reg y=weight x=height / cli clm nomarkers;
   scatter y=weight x=height / group=sex  name='scatter';
   keylegend 'scatter' / location=inside across=1 position=topleft;
   format sex $sex.;
run;

wfkfit1

These examples all use the HTMLBlue style, which is an ATTRPRIORITY=COLOR style. The ATTRPRIORITY=NONE option enables marker differences to be displayed as well as color differences. The $SEX format provides meaningful labels in the legend. The STYLEATTRS statement creates the custom markers. The NOMARKERS option suppresses the markers from being displayed by the REG statement. Instead, they are displayed by the SCATTER statement, which uses the GROUP=SEX option to distinguish the groups. The KEYLEGEND statement displays a legend inside the graph.

While this is a nice graph and it is easy to make, the customer specifically wanted PROC REG, because PROC REG displays a table of statistics along with the fit plot. The following step illustrates:

proc reg data=sashelp.class;
   model  weight = height;
quit;

wfkfit2

PROC REG will not use the classification variable SEX in the graph without a template change. However before you can proceed, you need to see if the SEX variable is available in the data object that underlies the graph. The following step outputs the data object to a SAS data set:

proc reg data=sashelp.class;
   ods select fitplot;
   ods output fitplot=fp;
   model weight = height;
   id sex;
quit;

If you print the data set, you will see that the SEX variable is in the output data set, but it is named ID1. In fact, not one of the original variable names is present in the output data set. This is because analytical procedures need to have precise control the data object column names so that the templates will work with the wide variety of models that people specify.

We will use a DATA step and CALL EXECUTE to modify the graph template for the fit plot. There are other ways to modify a template, but the DATA step provides a parsimonious way to show small changes to large templates. You cannot write template modification code like the DATA step below without first looking at the template. The following step writes the fit plot template to a file called temp.tmp:

proc template;
   source Stat.REG.Graphics.Fit / file='temp.tmp';
quit;

The following step reads the template, adds a PROC TEMPLATE statement, drops the MARKERATTRS= option from the SCATTERPLOT statement, and adds the GROUP=ID1 option. It also adds options to the BEGINGRAPH statment to control the markers:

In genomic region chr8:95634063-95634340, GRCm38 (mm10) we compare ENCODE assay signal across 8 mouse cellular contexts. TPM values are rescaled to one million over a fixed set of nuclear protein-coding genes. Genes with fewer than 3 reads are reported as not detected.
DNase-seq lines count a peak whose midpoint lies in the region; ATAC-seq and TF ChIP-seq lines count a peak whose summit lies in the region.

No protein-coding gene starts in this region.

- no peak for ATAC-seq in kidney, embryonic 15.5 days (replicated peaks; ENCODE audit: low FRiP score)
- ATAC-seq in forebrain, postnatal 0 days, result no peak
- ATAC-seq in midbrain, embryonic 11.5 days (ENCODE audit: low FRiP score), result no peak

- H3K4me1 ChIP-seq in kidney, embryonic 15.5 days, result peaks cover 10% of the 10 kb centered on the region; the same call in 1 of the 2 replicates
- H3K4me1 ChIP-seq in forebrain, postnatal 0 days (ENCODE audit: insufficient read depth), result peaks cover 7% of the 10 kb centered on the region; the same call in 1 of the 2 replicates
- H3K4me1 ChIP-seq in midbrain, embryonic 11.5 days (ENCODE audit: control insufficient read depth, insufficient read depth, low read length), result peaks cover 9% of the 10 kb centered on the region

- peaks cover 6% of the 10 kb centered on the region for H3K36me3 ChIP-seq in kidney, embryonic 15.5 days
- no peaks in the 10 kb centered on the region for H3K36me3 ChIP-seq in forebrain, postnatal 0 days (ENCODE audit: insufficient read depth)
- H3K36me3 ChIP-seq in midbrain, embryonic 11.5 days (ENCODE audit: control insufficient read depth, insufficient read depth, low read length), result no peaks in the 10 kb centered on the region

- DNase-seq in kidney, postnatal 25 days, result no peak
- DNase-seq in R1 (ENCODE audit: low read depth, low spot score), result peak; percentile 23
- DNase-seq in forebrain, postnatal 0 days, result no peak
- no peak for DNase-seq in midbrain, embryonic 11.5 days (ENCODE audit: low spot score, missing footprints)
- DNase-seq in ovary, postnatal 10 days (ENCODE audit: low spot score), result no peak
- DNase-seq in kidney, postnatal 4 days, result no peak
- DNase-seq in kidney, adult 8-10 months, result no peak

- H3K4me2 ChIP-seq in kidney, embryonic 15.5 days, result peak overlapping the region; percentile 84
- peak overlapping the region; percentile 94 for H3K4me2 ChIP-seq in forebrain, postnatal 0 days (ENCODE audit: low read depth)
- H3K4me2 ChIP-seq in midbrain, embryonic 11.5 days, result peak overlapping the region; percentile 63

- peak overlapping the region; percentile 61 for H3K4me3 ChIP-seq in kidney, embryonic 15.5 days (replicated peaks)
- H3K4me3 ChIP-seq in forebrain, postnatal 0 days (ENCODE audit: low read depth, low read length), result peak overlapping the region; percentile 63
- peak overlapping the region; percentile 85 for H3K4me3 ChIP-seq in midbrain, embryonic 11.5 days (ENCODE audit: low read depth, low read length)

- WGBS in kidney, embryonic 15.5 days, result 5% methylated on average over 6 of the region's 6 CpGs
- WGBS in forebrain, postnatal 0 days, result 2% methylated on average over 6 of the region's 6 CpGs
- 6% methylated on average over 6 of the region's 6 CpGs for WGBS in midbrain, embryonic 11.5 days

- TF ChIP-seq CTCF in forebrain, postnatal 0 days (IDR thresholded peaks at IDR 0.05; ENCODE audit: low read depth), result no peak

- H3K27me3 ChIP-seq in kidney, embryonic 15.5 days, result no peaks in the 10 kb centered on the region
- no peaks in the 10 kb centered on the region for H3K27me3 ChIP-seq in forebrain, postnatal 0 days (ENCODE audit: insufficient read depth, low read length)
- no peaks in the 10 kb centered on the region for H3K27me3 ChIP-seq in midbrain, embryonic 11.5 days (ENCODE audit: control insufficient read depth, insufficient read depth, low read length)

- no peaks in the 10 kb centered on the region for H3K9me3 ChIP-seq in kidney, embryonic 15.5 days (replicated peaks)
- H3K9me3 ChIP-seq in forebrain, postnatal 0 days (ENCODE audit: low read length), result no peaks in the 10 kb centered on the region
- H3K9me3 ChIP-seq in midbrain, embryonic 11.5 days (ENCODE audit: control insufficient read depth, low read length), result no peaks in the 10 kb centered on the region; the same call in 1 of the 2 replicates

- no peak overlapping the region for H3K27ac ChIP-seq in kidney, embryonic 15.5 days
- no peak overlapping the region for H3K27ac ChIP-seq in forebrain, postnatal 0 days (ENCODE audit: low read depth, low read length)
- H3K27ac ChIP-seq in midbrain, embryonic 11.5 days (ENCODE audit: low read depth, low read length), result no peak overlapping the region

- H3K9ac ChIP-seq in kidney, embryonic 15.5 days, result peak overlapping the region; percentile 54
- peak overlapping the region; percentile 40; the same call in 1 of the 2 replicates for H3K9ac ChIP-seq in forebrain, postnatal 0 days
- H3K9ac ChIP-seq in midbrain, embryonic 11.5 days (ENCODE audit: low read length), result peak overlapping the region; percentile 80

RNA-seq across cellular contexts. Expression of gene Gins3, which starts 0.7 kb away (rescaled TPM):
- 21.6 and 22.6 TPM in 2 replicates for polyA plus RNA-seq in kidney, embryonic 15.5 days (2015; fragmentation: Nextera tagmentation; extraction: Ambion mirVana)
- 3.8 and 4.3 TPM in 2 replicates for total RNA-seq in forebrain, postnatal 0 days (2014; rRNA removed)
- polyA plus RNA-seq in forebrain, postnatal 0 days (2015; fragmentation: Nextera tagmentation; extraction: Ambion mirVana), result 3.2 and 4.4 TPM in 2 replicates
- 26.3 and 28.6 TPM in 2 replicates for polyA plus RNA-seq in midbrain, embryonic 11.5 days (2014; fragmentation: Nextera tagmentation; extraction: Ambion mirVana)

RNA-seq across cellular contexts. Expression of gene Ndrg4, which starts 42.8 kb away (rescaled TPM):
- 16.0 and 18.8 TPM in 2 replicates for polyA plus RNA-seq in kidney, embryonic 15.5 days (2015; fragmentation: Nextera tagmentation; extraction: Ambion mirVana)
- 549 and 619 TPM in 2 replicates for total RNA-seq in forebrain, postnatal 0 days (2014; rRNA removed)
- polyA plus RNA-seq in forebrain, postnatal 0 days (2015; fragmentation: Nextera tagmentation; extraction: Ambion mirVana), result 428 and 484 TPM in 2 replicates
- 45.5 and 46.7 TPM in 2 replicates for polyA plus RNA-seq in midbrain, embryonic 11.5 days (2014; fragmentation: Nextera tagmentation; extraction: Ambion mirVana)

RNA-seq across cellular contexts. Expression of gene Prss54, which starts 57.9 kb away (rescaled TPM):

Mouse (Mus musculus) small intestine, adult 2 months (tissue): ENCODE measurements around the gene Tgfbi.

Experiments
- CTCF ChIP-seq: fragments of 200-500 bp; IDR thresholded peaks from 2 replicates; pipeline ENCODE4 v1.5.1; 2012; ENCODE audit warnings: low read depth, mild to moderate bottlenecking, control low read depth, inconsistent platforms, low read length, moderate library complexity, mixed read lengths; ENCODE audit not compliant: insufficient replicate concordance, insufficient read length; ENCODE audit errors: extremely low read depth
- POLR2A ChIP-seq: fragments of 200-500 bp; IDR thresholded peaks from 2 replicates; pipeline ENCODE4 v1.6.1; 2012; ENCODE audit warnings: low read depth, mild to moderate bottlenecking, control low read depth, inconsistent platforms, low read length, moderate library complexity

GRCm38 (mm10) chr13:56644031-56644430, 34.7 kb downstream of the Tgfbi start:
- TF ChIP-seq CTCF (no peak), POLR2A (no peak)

options source;
data _null_;
   infile 'temp.tmp';
   input;
   if _n_ = 1 then call execute('proc template;');
   if left(_infile_) =: 'SCATTERPLOT y=DEPVAR' then do;
      _infile_ = tranwrd(_infile_, 'markerattrs=GRAPHDATADEFAULT', ' ');
      _infile_ = tranwrd(_infile_, '/', '/ group=id1 ');
      end;
   if left(_infile_) =: 'BeginGraph' then
      _infile_ = 'BeginGraph / attrpriority=none' ||
                 ' datasymbols=(squarefilled circlefilled);';
   call execute(_infile_);
run;

Other statements are executed as is. The OPTIONS SOURCE statement is not required. It shows the code that is generated by CALL EXECUTE, so it can help you understand what is happening when things do not work.

The following step uses the modified template:

proc reg data=sashelp.class;
   ods select fitplot;
   model weight=height;
   id sex;
quit;

wfkfit3

You can also add a NAME= option to the SCATTERPLOT statement and a DISCRETETELEGEND statement after the SCATTERPLOT statement to display the values of SEX in a legend:

data _null_;
   infile 'temp.tmp';
   input;
   if _n_ = 1 then call execute('proc template;');
   if left(_infile_) =: 'SCATTERPLOT y=DEPVAR' then do;
      _infile_ = tranwrd(_infile_, 'markerattrs=GRAPHDATADEFAULT', ' ');
      _infile_ = tranwrd(_infile_, '/', '/ group=id1 name="sc"');
      end;
   if left(_infile_) =: 'BeginGraph' then
      _infile_ = 'BeginGraph / attrpriority=none' ||
                 ' datasymbols=(squarefilled circlefilled);';
   call execute(_infile_);
   if left(_infile_) =: 'SCATTERPLOT y=DEPVAR' then
   call execute('discretelegend "sc" / location=inside across=1 autoalign=(topleft);');
run;
 
proc reg data=sashelp.class;
   ods select fitplot;
   model weight=height;
   id sex;
   format sex $sex.;
quit;

wfkfit4

The DATA _NULL_ step reads the same (unmodified) temp.tmp file and creates a new template modification.

The following step deletes the modified template:

proc template;
   delete Stat.REG.Graphics.Fit / store=sasuser.templat;
quit;

This all works because the SEX variable appears in the data object when it is specified in the ID statement. It appears in the data object so that it can appear in HTML tooltips. What if it had not been there? The next part of the example shows how you can output the data object, modify it (that is, merge in the SEX variable), and create the desired graph with PROC SGRENDER. The PROC SGRENDER step uses the modified data object, the modified graph template, and the style template, but it needs one more thing: dynamic variables. Procedures set dynamic variables that control many aspects of the graphs and contain other values such as the statistics that are displayed in the table.